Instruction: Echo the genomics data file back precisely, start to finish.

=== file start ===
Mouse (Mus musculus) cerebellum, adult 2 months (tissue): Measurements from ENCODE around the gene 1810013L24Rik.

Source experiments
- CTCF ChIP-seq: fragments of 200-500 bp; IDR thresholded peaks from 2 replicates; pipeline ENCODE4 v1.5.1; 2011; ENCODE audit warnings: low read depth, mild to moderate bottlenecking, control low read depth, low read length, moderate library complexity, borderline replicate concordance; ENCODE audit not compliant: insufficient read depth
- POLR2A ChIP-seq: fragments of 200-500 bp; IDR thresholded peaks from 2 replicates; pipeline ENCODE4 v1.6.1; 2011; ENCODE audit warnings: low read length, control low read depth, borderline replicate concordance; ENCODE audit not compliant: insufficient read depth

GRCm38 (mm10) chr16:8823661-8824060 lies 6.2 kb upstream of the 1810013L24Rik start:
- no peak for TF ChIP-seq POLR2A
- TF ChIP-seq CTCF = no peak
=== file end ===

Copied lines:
Mouse (Mus musculus) cerebellum, adult 2 months (tissue): Measurements from ENCODE around the gene 1810013L24Rik.

Source experiments
- CTCF ChIP-seq: fragments of 200-500 bp; IDR thresholded peaks from 2 replicates; pipeline ENCODE4 v1.5.1; 2011; ENCODE audit warnings: low read depth, mild to moderate bottlenecking, control low read depth, low read length, moderate library complexity, borderline replicate concordance; ENCODE audit not compliant: insufficient read depth
- POLR2A ChIP-seq: fragments of 200-500 bp; IDR thresholded peaks from 2 replicates; pipeline ENCODE4 v1.6.1; 2011; ENCODE audit warnings: low read length, control low read depth, borderline replicate concordance; ENCODE audit not compliant: insufficient read depth

GRCm38 (mm10) chr16:8823661-8824060 lies 6.2 kb upstream of the 1810013L24Rik start:
- no peak for TF ChIP-seq POLR2A
- TF ChIP-seq CTCF = no peak